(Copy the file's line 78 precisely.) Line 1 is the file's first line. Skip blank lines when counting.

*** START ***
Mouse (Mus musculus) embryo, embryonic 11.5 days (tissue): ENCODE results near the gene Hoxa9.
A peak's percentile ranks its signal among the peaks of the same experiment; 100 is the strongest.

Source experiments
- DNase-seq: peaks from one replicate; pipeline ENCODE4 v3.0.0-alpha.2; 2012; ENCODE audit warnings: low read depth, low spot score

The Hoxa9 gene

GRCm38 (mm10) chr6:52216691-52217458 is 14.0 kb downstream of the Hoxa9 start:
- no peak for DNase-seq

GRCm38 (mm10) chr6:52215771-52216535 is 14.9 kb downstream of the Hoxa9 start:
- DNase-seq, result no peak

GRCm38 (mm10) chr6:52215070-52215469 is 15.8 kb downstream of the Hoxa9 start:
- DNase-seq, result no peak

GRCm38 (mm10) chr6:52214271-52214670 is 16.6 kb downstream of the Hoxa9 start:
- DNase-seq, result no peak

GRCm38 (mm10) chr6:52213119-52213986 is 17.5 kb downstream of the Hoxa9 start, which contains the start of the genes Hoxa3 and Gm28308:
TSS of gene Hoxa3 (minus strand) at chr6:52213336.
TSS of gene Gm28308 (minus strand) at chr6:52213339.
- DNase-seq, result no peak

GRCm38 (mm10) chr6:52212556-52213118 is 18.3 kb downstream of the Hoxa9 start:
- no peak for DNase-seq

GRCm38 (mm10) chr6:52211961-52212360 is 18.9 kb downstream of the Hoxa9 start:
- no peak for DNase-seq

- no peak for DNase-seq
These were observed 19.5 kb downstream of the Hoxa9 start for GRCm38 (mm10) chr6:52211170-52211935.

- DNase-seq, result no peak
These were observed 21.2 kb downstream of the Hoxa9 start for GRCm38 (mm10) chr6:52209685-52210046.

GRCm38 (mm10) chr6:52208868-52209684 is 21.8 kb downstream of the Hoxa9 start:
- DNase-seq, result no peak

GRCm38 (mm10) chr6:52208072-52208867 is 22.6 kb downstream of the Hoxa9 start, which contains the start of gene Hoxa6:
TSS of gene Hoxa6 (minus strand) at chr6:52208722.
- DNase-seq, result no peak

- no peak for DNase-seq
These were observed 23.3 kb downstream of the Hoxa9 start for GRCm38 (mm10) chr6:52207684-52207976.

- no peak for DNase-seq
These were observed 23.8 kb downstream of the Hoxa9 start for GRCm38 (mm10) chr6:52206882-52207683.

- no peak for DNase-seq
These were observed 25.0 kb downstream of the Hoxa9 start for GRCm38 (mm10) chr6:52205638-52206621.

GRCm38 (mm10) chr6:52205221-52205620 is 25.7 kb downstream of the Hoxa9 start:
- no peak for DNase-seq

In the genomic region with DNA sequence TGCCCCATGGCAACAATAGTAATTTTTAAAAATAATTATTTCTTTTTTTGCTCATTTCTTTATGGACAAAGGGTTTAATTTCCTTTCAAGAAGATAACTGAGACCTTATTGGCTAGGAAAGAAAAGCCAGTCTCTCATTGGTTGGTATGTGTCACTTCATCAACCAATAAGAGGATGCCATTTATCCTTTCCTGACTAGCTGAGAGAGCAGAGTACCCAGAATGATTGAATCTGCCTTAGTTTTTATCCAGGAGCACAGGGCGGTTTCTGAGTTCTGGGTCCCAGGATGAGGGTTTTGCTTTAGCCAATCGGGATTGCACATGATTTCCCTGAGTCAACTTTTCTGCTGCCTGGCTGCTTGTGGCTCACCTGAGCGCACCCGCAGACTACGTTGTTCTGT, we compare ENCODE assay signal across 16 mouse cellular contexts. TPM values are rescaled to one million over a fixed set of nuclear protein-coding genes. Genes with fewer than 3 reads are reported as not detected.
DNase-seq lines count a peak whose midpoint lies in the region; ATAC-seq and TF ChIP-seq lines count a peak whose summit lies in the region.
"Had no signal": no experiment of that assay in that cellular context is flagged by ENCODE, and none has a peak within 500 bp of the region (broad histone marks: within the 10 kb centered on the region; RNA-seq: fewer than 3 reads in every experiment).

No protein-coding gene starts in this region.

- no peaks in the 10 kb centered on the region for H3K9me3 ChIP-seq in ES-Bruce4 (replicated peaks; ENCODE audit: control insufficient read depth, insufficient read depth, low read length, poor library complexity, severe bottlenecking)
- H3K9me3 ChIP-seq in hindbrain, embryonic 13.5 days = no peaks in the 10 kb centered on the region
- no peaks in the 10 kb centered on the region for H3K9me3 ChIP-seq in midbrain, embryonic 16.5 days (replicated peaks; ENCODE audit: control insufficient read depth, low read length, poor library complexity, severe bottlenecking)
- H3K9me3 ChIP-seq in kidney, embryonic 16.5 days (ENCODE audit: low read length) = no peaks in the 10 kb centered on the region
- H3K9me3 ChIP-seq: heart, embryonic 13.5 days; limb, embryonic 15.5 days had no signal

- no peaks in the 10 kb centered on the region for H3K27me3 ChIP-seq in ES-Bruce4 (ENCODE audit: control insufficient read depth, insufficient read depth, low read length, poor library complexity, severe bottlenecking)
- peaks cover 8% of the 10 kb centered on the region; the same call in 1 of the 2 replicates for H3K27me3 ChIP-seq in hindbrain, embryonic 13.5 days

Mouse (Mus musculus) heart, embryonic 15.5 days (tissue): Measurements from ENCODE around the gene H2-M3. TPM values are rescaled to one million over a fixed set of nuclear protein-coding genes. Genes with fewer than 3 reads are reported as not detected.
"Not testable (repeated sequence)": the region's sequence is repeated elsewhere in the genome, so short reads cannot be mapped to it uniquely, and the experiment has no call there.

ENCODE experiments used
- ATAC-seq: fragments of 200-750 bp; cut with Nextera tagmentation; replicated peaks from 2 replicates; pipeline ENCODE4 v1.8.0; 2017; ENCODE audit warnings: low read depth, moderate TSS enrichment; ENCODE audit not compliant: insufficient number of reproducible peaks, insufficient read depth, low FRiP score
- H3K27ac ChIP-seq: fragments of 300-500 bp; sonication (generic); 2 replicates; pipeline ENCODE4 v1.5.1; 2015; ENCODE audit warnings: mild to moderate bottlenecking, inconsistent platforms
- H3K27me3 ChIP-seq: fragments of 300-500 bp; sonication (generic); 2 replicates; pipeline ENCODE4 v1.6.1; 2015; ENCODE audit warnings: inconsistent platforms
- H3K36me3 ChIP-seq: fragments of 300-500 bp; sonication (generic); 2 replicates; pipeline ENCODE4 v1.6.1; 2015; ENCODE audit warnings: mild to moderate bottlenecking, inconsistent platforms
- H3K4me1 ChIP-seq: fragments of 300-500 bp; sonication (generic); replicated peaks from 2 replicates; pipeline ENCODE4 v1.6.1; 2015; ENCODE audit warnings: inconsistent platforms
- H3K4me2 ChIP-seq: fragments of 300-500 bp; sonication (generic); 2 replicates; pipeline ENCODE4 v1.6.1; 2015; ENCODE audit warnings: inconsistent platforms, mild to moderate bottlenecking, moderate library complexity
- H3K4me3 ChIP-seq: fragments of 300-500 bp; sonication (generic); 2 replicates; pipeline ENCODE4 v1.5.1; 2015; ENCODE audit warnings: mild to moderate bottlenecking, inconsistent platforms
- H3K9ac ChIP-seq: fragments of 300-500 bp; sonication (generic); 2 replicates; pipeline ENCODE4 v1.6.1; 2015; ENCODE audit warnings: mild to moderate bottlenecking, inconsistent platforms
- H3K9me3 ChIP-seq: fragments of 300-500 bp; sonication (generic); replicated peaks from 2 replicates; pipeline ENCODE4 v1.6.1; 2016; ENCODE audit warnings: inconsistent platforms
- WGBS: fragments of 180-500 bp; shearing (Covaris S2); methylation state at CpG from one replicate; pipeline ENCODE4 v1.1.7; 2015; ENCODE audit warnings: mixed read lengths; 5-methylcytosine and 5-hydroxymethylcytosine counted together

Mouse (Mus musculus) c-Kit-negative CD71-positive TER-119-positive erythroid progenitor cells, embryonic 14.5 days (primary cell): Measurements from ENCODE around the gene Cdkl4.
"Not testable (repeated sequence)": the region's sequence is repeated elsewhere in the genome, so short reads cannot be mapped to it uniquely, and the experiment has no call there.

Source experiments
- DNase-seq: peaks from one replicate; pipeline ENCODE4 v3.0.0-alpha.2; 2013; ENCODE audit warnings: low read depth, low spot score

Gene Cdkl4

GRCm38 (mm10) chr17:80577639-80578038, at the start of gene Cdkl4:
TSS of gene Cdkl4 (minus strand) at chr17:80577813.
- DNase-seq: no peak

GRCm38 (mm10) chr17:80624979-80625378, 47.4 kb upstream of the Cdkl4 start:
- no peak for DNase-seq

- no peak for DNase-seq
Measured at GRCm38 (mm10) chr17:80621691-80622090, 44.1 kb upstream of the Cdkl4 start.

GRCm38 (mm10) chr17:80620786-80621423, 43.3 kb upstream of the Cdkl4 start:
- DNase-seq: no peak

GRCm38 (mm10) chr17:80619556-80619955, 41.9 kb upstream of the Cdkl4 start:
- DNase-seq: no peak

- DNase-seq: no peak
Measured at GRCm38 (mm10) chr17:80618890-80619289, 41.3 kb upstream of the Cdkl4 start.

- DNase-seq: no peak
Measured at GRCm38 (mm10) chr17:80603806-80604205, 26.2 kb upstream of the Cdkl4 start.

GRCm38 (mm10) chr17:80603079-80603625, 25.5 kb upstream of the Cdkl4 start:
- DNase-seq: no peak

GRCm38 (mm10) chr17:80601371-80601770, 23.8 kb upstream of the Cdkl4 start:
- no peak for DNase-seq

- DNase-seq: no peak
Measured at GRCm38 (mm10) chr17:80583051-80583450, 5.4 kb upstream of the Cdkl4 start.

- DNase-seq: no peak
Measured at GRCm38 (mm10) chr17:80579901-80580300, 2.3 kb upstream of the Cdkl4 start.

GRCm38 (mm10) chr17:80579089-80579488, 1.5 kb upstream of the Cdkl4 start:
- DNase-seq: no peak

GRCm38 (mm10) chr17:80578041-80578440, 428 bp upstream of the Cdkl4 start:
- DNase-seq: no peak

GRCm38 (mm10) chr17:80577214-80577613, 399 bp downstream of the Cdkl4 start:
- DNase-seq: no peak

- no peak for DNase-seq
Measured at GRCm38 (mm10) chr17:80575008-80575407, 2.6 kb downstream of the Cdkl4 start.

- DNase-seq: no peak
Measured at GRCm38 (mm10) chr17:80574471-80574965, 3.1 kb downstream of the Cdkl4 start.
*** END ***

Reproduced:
- DNase-seq: no peak